One thief approached a man's car while it stopped at traffic lights.
One thief approached a man's car while it stopped at traffic lights. Picture: Instagram/watch_crime_ldn

The spike in watch thefts in the capital - which Ms O'Donoghue has said is seasonal due to valuables being on display more openly - have left many Londoners worried about being in the city.

One man previously told LBC's Charlotte Lynch: "It's quite shocking to see that [person] walking and just these guys come along on mopeds.

"My wife is quite worried about it as well - she shows me the videos sometimes."

However, Ms O'Donoghue insisted that officers were determined to find those responsible and always keeping track on what was going on.

"There is a lot of work going on by the police," she said.

"I know some of the comments have been that we don’t see police but we're definitely in the area - we know where the hotspots are, we know where people are targeting, we monitor it on a daily basis and we are definitely around.

"We may not be visible but there’s a lot of plain clothes work going on around that."

One woman was held at knife point for her watch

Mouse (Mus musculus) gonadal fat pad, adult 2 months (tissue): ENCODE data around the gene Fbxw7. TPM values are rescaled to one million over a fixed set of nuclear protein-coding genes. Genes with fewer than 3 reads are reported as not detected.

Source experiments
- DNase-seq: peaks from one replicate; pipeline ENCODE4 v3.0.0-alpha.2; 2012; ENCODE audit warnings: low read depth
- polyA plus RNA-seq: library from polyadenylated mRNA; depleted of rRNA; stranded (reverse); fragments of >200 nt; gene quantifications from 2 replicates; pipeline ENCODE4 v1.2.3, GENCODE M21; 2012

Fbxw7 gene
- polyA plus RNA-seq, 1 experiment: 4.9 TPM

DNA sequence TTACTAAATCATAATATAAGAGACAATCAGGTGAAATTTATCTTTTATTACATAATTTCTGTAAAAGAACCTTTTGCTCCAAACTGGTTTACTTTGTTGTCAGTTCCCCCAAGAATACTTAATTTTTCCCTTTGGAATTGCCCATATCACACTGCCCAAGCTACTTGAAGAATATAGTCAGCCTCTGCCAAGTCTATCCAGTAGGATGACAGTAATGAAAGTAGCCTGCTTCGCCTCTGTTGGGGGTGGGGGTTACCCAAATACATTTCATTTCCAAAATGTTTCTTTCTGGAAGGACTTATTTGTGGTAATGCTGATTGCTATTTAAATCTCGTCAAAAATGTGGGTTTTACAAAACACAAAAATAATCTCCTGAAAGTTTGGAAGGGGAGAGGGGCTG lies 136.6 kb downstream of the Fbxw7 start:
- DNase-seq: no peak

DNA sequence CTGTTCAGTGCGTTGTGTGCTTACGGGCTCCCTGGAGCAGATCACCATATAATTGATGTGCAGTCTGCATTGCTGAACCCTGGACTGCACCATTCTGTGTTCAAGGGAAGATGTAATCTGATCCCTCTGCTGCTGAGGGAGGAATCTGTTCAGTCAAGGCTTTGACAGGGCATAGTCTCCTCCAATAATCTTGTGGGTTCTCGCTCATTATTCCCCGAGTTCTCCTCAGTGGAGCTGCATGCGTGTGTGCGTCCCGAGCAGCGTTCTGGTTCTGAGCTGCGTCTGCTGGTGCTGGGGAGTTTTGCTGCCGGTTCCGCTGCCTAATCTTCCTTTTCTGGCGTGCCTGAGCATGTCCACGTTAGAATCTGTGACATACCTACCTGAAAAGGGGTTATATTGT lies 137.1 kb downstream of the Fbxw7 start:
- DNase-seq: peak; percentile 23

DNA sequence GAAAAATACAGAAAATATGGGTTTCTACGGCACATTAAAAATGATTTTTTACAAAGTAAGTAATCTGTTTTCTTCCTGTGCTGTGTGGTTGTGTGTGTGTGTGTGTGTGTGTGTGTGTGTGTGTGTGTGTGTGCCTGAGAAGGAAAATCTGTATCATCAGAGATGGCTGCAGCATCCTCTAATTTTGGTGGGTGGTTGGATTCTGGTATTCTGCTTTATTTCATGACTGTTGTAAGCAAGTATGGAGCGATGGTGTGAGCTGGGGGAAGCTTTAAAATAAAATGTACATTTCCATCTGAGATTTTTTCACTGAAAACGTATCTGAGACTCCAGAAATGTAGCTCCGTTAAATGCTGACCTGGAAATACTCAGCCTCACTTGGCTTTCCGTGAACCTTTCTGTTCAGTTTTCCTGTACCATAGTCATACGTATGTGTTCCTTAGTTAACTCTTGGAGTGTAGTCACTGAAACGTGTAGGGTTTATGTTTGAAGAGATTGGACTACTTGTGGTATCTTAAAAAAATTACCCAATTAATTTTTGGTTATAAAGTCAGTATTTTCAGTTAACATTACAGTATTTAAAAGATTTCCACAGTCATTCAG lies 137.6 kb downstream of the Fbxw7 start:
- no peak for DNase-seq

One woman was held at knife point for her watch. Picture: Instagram/watch_crime_ldn

She added that extreme cases of people being threatened with knives, hammers - or even machetes - were rare.

The detective urged those who have been caught up in thefts to get in contact immediately so that her teams could respond while the attackers were still in the area.

"If we get a phone call five or 10 minutes later, they've often moved on to a different patch so we're always following them and always on the catch up.

"If we get that phone call straight away, they can't get far. They're two or three minutes away."

There have been 621 watch robberies in the Met this calendar year (to 14 July), with 32 per cent taking place in Chelsea/Belgravia and the West End. 

Across Westminster, Kensington, Chelsea, Hammersmith and Fulham, there were 42 watch robberies between 26 April and 30 May.

In the following four weeks (31 May to 27 June), there were 67 offences, an increase of more than 60 per cent.

Tom Swarbrick: Watch robberies are on the rise in London

Combatting the growing attacks is the specially trained Scorpion unit - within Operation Venice - which sees officers go around in marked police vehicles and targeting mopeds.

Ms O'Donoghue said attackers were becoming more aware of the 'tactical contact' techniques officers were using to knock their vehicles down and so were finding new ways to attack people in the busy streets of London.

"With any type of crime, it's an evolution," she said.

"They know now we can hit the mopeds - that we can have tactical contact – so they go to the next bit of technology.

"E-scooters, e-bikes, Sur-Rons… we're seeing a real increase in those around London because we struggle with those.

"The risk posed to them will be higher than on a moped because a moped is more sturdy and it’s a bigger machine – it's down to the officers – they look at it, risk asses it and if they can they will, but they're completely different machines almost so they've got to be very conscious."